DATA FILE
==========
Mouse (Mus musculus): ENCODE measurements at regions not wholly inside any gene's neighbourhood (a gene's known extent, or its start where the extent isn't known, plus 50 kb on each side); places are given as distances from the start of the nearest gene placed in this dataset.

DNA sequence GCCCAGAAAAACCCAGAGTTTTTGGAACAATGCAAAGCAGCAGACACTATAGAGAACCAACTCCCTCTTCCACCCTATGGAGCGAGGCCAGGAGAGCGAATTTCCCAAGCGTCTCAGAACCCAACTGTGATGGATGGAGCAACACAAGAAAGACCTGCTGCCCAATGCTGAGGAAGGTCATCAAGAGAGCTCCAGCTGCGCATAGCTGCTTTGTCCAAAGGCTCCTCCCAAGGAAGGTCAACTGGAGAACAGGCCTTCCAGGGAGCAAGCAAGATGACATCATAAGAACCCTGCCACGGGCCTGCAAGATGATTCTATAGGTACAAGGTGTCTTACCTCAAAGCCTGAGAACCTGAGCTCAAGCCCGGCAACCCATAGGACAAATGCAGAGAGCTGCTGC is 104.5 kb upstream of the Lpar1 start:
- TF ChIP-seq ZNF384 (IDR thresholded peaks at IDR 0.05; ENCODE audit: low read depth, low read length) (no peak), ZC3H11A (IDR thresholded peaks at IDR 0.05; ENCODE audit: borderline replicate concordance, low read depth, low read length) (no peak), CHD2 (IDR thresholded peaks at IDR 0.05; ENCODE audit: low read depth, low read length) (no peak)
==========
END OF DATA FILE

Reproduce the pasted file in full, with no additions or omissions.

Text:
Mouse (Mus musculus): ENCODE measurements at regions not wholly inside any gene's neighbourhood (a gene's known extent, or its start where the extent isn't known, plus 50 kb on each side); places are given as distances from the start of the nearest gene placed in this dataset.

DNA sequence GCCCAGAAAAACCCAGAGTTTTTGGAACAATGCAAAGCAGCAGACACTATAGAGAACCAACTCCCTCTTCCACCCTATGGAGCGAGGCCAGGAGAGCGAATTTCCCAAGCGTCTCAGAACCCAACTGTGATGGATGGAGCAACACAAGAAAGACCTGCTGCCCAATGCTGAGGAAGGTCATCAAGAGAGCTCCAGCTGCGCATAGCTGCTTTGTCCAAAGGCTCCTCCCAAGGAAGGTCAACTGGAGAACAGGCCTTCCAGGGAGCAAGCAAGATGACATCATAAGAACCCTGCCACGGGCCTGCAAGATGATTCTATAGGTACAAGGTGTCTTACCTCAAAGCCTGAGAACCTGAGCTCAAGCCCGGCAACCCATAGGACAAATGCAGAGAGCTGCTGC is 104.5 kb upstream of the Lpar1 start:
- TF ChIP-seq ZNF384 (IDR thresholded peaks at IDR 0.05; ENCODE audit: low read depth, low read length) (no peak), ZC3H11A (IDR thresholded peaks at IDR 0.05; ENCODE audit: borderline replicate concordance, low read depth, low read length) (no peak), CHD2 (IDR thresholded peaks at IDR 0.05; ENCODE audit: low read depth, low read length) (no peak)